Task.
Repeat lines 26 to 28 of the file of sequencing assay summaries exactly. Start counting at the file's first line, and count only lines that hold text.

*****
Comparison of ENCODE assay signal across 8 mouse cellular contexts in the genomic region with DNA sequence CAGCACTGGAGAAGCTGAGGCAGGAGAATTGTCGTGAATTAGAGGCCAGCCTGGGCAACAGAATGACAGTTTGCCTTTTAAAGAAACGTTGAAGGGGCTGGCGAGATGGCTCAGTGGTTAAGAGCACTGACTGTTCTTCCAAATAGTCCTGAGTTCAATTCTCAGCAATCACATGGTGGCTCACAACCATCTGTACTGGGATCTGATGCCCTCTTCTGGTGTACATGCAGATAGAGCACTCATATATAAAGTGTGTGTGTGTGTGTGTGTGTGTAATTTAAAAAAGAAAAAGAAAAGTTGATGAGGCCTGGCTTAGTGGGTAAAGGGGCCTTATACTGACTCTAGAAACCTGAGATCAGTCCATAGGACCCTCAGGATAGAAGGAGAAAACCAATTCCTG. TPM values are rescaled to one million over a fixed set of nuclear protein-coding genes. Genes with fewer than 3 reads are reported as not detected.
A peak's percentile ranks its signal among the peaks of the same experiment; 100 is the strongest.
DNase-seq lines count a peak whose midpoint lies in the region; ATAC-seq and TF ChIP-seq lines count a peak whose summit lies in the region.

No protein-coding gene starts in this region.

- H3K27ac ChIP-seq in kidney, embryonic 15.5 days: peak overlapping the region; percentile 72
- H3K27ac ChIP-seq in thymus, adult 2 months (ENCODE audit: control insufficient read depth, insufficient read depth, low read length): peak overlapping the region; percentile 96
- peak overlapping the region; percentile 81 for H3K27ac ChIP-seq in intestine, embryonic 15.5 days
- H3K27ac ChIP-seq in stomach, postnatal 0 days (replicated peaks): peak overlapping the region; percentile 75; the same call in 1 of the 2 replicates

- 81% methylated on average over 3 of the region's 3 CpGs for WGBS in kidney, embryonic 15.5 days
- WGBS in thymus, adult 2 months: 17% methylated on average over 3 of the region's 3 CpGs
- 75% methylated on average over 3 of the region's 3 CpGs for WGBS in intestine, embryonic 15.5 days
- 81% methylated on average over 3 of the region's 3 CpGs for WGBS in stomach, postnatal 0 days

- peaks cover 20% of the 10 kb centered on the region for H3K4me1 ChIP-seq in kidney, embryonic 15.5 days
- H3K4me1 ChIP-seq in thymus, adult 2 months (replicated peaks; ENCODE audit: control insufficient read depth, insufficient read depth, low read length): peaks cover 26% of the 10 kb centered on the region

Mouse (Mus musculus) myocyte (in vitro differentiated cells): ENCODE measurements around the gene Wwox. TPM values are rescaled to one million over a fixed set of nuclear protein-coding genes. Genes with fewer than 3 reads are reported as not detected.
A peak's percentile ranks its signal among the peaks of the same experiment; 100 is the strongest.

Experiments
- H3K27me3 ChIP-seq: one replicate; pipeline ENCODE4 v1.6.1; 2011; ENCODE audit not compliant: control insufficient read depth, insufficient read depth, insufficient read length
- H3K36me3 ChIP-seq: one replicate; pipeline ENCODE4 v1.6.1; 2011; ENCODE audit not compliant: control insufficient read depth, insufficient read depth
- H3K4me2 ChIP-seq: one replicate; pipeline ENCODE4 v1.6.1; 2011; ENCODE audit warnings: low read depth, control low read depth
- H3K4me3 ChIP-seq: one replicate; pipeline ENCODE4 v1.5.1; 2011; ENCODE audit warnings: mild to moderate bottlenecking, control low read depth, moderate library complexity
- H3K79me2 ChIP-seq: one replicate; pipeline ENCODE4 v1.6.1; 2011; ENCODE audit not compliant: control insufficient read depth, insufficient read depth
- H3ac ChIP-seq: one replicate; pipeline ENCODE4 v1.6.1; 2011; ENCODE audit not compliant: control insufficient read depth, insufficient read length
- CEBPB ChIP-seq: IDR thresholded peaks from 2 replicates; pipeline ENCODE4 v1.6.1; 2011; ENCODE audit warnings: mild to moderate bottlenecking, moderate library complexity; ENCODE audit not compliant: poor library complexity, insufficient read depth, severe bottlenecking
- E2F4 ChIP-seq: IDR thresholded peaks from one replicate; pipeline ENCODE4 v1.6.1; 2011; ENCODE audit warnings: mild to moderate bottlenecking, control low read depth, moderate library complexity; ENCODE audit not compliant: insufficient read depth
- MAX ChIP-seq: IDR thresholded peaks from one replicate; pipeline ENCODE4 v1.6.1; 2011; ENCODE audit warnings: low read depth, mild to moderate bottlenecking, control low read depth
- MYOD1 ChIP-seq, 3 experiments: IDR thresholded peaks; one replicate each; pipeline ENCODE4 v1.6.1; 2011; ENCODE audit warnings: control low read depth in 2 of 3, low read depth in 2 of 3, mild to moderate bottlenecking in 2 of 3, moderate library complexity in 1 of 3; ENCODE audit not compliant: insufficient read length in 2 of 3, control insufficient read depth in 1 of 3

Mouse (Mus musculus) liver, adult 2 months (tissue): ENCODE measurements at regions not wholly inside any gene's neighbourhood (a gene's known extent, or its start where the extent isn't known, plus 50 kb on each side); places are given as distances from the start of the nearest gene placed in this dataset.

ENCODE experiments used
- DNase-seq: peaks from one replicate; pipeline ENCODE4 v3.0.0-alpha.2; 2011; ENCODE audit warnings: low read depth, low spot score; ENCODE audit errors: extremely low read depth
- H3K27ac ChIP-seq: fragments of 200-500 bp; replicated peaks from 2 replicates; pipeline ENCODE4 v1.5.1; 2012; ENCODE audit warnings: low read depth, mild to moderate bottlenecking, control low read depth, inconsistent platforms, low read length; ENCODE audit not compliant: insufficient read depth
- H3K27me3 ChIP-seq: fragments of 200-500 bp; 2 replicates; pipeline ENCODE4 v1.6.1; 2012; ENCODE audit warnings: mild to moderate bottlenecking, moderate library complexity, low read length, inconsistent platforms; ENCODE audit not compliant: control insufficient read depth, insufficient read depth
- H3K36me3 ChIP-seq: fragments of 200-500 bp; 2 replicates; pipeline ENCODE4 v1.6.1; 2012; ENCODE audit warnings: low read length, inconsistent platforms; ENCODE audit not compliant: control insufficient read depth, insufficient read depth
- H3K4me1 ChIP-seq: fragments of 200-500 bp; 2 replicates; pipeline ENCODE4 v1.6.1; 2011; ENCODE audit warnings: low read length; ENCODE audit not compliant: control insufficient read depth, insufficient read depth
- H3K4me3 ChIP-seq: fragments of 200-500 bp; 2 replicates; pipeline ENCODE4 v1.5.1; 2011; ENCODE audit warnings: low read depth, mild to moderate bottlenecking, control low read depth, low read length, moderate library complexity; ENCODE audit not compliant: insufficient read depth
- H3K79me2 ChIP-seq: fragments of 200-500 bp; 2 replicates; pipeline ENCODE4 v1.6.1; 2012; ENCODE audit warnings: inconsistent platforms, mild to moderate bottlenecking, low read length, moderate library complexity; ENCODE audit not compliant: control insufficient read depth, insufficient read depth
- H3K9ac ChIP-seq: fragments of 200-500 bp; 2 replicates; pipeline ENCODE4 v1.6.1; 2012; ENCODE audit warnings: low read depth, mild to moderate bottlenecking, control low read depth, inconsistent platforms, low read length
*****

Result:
- MAX ChIP-seq: IDR thresholded peaks from one replicate; pipeline ENCODE4 v1.6.1; 2011; ENCODE audit warnings: low read depth, mild to moderate bottlenecking, control low read depth
- MYOD1 ChIP-seq, 3 experiments: IDR thresholded peaks; one replicate each; pipeline ENCODE4 v1.6.1; 2011; ENCODE audit warnings: control low read depth in 2 of 3, low read depth in 2 of 3, mild to moderate bottlenecking in 2 of 3, moderate library complexity in 1 of 3; ENCODE audit not compliant: insufficient read length in 2 of 3, control insufficient read depth in 1 of 3

Mouse (Mus musculus) liver, adult 2 months (tissue): ENCODE measurements at regions not wholly inside any gene's neighbourhood (a gene's known extent, or its start where the extent isn't known, plus 50 kb on each side); places are given as distances from the start of the nearest gene placed in this dataset.